Here it is… the recipe for the new pie I’ve created: CranApple Crumble Pie w/ Warm Apple & Butter Rum Sauce. From the photos, it looks like a lot of work but it actually took only about 1-1/2 hour of prep and cooking time. I would say the difficult part of this experiment was the photo shoot. The lighting was difficult because there were no natural light available. Though, making sure to not burn the food while taking photos or getting the camera all sticky was the most challenging. This is when being good at multi-tasking comes in handy. I hope you enjoy the post and any comments or suggestions are greatly appreciated. Thank you… and Make a Great Day!

Peel and slice apples into 1/4 inch thick, then cut the slices to about 1″ pieces. For even cooking time, it’s important that the thickness of the apple slices are as even as possible.

In a large bowl, combine apples slices, dried cranberries, brown sugar, corn starch, cinnamon, nutmeg and white pepper. Gently stir until well mixed. And pour the filling into a prepared pie crust. Evenly sprinkle pie with streusel crumb topping.

How to make the streusel crumb:

1/4 Cup Butter (lightly melted: about 20 seconds in the microwave)
1 Cup Unbleached Flour
2 Tablespoons Sugar
1/4 Cup Rum

In a mixing bowl, combine butter, flour and sugar. Add rum and toss with a wooden spoon to make crumbs. Take a hand full of the crumb mixture and squeeze gently to make larger clump. Break the clump of streusel over the pie filling. Repeat using all the streusel. Do not press the streusel into the filling.

Bake pie at 350 degrees for about 55 minutes.

Cranapple Crumble Pie with Warm Apple & Butter Rum Sauce
Serves 6 to 8

I used a pre-made pie crust. It’s faster and less messy. For the apples, I used Fuji Apples — it’s sweet and juicy but hard enough for baking.

How to make the pie filling:

4 Cup Sliced Apples (I like using Fuji Apples for its sweetness)
1/2 Cup Dried Cranberries
1/4 Cup Brown Sugar (packed)
2 Tablespoon Corn Starch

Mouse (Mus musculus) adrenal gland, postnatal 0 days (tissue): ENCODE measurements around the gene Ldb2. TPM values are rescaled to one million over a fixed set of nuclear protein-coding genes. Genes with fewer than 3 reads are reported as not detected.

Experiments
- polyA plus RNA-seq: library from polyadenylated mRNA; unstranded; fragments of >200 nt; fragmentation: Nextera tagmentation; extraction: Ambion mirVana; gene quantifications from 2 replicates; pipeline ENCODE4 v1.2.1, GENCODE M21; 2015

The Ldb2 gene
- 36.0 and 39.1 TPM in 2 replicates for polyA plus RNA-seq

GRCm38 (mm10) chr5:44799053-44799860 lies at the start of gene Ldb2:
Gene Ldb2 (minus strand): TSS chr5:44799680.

2 Teaspoon Cinnamon Powder
1 Teaspoon Nutmeg
1 Teaspoon White Pepper
2 Tablespoon Rum
1/4 Cup Butter

1. Peel and slice apples into 1/4 inch thick, then cut the slices to about 1″ pieces.

2. In a large bowl, combine apples slices, dried cranberries, brown sugar, corn starch, cinnamon, nutmeg and white pepper. Gently stir until well mixed. Set aside.

3. Melt butter and rum together in a small pot over medium high heat. Bring to a boil for about 30 seconds. Pour hot butter rum mixture into the pie filling mixture and stir gently — until all apple slices are well coated.

4. Pour filling mixture into a prepared pie crust.

5. Sprinkle streusel crumb evenly over the pie.

Bake pie in a 350 degrees oven for about 30 minutes. Check to make sure the streusel crumb isn’t too brown. Cover pie with a piece of foil and bake for another 15 minutes. Take off the foil and bake for an additional 10 minutes. By now you should see thick hot pie juice bubbles out of the crumb topping. Take out the pie and let cool before taking it out of the spring-form pan.

Warm Apple & Butter Rum Sauce

In a large saute pan over medium high heat, melt butter. Add apples and saute for a few minutes. Make sure the heat isn’t too hot or the butter will burn. Pour in apple cider and add sugars, nutmeg, and cinnamon. Stir apple mixture and when it boils, turn the heat down to medium. Cook apple mixture for 20 minutes and add the rum.